Since the 1980s, China has modernized its hospitals, added a decade to life expectancy, halved infant mortality, and eliminated diseases such as polio. Now it aims to stamp out medical corruption.
Efforts to clean up the nation’s $350 billion health-care industry have gained prominence since police said last month they were investigating GlaxoSmithKline Plc (GSK) for suspected economic crimes. Yesterday, the China Food and Drug Administration said it will “severely crack down” on fake medications, forged documents and bribery.
Six years after executing its chief drug regulator for accepting bribes for approving fake medicines, the government is focusing on ensuring an eightfold increase in health spending over the past decade doesn’t also line the pockets of drugmakers, doctors and hospital officials.
“We know that China’s corruption is so entrenched in the pharmaceutical space that in order to get things done you have to bribe officials; it’s an open secret,” said Yanzhong Huang, senior fellow for global health at the Council on Foreign Relations in New York and author of the book, Governing Health in Contemporary China. “Rampant bribes, commissions and corruption raises drug prices. This makes it difficult for public hospital reform to push forward.”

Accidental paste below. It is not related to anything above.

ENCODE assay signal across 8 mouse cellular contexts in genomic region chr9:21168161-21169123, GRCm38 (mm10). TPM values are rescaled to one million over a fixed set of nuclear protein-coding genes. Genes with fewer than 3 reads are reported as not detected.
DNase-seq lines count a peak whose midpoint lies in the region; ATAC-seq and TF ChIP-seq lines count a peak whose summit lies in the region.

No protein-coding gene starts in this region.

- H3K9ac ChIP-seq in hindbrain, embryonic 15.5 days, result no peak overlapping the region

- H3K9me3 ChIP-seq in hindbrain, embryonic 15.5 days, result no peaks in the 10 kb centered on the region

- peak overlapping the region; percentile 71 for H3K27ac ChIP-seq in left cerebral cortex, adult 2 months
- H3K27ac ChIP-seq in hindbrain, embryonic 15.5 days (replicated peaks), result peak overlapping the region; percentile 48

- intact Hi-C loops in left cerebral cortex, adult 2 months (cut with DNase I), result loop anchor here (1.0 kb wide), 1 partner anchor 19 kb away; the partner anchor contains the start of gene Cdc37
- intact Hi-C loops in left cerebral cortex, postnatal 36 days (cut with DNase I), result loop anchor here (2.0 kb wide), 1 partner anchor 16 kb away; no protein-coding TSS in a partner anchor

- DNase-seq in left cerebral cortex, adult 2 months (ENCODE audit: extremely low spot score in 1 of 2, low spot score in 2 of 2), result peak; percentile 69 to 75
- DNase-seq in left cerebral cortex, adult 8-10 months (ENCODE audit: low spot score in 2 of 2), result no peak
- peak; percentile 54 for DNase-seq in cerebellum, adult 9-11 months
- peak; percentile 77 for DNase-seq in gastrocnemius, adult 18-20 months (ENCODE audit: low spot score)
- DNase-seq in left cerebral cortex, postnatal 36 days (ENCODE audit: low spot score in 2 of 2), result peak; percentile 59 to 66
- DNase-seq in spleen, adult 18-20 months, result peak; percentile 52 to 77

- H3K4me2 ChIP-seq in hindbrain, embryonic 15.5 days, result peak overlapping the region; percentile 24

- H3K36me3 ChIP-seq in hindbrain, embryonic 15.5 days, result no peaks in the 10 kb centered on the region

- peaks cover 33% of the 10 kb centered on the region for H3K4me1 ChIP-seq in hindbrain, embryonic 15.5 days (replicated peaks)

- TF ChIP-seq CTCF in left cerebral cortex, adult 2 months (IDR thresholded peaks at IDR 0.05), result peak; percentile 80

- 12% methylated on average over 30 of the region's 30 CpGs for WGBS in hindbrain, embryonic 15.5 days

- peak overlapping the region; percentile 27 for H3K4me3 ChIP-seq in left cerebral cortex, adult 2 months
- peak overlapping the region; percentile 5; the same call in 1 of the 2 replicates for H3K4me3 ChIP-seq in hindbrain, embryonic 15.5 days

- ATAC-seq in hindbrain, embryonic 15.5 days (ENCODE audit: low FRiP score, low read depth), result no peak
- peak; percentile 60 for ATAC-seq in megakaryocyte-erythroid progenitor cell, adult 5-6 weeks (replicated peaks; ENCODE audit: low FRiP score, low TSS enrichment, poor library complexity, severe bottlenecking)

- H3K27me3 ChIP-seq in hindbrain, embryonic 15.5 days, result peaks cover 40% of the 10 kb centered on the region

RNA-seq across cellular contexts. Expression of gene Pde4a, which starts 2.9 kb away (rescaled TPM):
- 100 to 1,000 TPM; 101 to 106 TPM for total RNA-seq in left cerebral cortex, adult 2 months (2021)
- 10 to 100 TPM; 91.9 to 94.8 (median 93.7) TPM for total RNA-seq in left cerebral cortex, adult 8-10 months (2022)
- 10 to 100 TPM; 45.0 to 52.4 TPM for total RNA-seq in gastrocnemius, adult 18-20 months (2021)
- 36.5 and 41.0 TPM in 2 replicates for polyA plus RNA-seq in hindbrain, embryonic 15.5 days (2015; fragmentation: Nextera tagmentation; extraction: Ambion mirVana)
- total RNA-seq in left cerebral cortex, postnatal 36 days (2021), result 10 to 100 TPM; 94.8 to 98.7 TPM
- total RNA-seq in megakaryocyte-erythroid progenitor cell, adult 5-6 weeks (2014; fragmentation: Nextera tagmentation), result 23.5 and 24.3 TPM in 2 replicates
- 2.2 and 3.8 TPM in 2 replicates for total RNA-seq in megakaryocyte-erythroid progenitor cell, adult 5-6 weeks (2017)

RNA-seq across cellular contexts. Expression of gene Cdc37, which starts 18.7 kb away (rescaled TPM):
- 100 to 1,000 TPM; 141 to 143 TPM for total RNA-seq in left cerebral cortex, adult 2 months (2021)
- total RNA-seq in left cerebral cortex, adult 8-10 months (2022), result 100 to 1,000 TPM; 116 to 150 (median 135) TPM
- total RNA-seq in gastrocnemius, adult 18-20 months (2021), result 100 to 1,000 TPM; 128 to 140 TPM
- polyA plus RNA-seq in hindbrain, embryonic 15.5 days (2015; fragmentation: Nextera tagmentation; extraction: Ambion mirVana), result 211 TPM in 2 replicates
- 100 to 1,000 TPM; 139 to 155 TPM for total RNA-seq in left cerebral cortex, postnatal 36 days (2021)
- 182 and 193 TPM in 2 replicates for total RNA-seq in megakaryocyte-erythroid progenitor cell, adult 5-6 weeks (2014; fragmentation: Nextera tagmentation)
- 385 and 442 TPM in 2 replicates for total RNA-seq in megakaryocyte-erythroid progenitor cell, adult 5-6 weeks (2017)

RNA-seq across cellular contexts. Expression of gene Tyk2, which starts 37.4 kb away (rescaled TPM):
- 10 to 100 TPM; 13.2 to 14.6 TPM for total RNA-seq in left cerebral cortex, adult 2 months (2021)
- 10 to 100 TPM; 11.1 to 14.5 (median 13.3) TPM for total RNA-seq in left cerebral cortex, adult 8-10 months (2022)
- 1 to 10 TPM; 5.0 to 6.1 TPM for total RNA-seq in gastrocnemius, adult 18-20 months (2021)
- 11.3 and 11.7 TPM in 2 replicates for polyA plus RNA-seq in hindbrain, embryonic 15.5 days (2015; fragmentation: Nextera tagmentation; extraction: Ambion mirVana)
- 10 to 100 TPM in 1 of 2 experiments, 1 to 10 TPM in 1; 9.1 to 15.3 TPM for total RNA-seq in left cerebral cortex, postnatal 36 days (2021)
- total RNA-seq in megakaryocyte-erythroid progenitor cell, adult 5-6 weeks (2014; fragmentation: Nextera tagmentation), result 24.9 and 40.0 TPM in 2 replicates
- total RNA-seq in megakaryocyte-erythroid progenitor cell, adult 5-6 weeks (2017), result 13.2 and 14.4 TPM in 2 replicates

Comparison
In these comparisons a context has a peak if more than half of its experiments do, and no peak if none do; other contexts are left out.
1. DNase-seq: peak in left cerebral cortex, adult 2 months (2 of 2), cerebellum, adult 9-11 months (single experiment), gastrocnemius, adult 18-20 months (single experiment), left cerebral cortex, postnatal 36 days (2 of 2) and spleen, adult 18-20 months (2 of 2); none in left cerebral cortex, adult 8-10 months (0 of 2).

China’s drugs regulator will conduct a crackdown from July to December, Yan Jiangying, a spokeswoman for the agency, told reporters at a briefing in Beijing yesterday.
Recent investigations have so far implicated Glaxo, the U.K.’s largest drugmaker, though other foreign companies may also be involved, Gao Feng, head of the economic crimes investigations unit of the country’s Public Security Ministry, told reporters at a July 15 briefing.
Eli Lilly & Co. (LLY) in December agreed to pay $29.4 million to settle U.S. Securities and Exchange Commission allegations that employees gave cash and gifts to officials in China, Brazil, Russia and Poland to win millions of dollars in business. Pfizer Inc. (PFE), the world’s biggest drugmaker, agreed last August to pay $60.2 million to settle foreign bribery cases it disclosed to U.S. authorities involving alleged payments paid by employees and agents of subsidiaries, including in China.
China’s police will seek cooperation with law enforcement agencies overseas in an international effort to root out corruption in the health-care industry, Gao said.
“It’s a crackdown that positions corruption as a problem for which foreign companies are at least equally responsible,” said Erik Gordon, a professor from practice in the University of Michigan’s law school.
Eliminating corruption will improve efficiency in a health system that’s extended life expectancy by seven years since 1990 to within three years of the U.S. and Denmark, yet remains marred by bribery and counterfeit medicines.
It’s time to put bribery in the medical system “to the knife,” China’s Communist Party said in a commentary yesterday in the People’s Daily, its official newspaper.